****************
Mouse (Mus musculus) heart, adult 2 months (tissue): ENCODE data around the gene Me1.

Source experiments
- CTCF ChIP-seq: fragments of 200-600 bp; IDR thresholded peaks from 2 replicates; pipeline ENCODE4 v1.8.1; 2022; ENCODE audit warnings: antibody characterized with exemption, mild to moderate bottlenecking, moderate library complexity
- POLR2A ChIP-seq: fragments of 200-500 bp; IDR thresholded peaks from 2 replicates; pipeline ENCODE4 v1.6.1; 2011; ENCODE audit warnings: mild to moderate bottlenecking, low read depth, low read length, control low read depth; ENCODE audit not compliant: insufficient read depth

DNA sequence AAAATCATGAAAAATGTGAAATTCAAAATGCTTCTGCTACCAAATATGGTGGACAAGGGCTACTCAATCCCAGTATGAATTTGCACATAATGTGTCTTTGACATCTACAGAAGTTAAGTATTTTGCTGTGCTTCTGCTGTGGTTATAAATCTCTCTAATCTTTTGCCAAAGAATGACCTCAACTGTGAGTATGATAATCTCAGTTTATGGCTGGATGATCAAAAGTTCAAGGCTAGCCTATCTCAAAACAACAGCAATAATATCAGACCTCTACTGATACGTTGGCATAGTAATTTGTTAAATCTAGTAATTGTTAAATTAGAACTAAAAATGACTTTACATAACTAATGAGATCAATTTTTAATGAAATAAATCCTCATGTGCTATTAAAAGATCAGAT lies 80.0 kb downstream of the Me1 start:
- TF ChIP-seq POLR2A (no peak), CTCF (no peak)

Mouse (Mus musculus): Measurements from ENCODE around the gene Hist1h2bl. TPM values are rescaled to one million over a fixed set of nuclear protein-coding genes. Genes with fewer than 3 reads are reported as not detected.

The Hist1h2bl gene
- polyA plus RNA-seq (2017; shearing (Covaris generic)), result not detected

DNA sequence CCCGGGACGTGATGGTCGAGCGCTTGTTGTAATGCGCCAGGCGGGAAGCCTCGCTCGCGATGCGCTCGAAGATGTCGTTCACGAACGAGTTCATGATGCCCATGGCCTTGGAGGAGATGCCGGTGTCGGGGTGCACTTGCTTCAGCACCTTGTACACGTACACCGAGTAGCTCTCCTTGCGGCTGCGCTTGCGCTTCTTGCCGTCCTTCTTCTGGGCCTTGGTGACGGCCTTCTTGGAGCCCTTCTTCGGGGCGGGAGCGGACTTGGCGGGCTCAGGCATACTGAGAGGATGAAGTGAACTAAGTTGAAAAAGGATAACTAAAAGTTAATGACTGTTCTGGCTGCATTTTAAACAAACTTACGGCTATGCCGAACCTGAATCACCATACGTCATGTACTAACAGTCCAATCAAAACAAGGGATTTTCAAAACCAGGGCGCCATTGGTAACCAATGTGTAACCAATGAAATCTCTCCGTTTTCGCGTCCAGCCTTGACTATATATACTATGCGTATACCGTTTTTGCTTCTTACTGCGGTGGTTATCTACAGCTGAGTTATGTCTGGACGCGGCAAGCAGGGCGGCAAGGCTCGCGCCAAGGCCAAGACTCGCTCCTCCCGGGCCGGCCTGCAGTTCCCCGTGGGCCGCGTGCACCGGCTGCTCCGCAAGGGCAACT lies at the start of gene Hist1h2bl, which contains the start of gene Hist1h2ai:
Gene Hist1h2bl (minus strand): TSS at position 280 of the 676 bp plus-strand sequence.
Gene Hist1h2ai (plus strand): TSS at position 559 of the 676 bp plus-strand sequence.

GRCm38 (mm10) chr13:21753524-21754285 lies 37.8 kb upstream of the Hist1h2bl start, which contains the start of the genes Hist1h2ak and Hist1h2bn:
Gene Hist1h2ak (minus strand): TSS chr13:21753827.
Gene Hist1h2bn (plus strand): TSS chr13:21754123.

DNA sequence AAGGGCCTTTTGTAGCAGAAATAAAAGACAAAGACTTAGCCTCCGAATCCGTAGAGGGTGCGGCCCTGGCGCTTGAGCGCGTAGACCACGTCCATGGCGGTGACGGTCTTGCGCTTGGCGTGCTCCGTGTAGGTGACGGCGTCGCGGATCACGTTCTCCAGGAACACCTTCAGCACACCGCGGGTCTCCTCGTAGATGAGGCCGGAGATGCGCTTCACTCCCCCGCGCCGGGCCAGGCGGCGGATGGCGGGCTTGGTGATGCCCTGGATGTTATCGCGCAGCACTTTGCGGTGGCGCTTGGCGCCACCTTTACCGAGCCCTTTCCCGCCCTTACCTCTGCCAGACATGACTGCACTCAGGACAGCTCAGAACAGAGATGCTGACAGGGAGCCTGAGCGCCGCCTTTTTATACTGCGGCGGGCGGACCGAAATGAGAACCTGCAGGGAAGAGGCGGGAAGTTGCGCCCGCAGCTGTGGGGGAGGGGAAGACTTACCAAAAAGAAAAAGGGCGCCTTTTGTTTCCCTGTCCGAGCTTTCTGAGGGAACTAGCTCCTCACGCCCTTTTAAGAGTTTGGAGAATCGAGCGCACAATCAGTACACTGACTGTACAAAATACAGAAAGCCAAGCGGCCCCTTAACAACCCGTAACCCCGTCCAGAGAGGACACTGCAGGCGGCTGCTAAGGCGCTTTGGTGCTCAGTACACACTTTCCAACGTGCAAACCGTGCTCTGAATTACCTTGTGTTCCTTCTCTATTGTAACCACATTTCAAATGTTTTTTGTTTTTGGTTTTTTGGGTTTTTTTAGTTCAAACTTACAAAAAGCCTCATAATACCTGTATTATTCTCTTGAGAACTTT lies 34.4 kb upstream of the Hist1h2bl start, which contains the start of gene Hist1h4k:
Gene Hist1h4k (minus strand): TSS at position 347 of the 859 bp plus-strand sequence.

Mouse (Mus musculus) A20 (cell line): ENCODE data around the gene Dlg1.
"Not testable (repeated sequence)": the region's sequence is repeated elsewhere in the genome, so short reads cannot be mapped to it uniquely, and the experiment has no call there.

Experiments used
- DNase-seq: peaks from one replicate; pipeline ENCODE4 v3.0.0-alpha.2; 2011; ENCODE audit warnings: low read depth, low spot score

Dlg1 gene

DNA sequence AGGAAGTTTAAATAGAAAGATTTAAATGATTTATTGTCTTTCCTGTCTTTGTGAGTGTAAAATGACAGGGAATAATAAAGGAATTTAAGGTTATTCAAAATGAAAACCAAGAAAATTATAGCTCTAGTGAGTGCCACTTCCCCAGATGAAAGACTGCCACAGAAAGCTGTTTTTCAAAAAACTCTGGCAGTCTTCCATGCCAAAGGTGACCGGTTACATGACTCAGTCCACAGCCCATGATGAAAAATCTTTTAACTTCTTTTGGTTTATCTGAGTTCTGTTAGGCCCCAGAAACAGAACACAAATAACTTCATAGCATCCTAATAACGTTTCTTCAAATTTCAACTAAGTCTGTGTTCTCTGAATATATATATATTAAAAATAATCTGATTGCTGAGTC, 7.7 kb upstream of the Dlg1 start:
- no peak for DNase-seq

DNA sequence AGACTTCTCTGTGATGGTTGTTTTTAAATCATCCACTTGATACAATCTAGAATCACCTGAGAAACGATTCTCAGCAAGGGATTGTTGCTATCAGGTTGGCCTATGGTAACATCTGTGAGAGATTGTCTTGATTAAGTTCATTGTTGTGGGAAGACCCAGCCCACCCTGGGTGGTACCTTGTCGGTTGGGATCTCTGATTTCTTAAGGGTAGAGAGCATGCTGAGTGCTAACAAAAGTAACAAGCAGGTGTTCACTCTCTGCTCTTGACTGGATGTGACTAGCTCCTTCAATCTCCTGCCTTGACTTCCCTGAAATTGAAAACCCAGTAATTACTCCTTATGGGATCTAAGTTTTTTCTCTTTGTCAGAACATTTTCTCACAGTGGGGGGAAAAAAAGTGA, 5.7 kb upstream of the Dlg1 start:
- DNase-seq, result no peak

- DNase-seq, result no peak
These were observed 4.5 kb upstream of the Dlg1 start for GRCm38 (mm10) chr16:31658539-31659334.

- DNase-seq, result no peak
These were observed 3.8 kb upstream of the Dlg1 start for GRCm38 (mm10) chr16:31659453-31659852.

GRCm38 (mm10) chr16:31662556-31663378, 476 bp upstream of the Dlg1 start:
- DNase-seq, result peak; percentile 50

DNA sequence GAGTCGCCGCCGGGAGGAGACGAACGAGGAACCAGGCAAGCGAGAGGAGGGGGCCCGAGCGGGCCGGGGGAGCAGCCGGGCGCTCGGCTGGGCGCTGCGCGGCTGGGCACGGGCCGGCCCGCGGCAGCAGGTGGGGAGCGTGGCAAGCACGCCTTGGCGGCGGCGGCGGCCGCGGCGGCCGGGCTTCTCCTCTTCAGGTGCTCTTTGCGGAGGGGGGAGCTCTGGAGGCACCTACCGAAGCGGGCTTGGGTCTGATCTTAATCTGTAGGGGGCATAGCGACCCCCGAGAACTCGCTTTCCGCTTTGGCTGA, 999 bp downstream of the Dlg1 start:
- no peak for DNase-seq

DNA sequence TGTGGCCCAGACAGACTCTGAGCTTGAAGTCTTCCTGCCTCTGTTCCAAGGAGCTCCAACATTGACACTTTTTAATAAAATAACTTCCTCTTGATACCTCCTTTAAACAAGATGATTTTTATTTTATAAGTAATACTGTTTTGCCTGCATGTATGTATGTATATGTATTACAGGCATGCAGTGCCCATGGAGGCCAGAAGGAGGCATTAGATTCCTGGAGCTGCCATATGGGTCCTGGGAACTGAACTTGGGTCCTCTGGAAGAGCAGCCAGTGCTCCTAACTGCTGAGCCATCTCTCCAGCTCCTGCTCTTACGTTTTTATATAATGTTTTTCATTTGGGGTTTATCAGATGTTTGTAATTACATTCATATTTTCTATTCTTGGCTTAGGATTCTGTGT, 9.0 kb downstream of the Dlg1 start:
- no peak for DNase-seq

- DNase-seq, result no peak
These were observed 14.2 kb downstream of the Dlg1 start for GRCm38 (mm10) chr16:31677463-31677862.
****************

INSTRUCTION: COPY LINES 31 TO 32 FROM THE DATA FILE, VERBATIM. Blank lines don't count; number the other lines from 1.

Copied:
GRCm38 (mm10) chr16:31662556-31663378, 476 bp upstream of the Dlg1 start:
- DNase-seq, result peak; percentile 50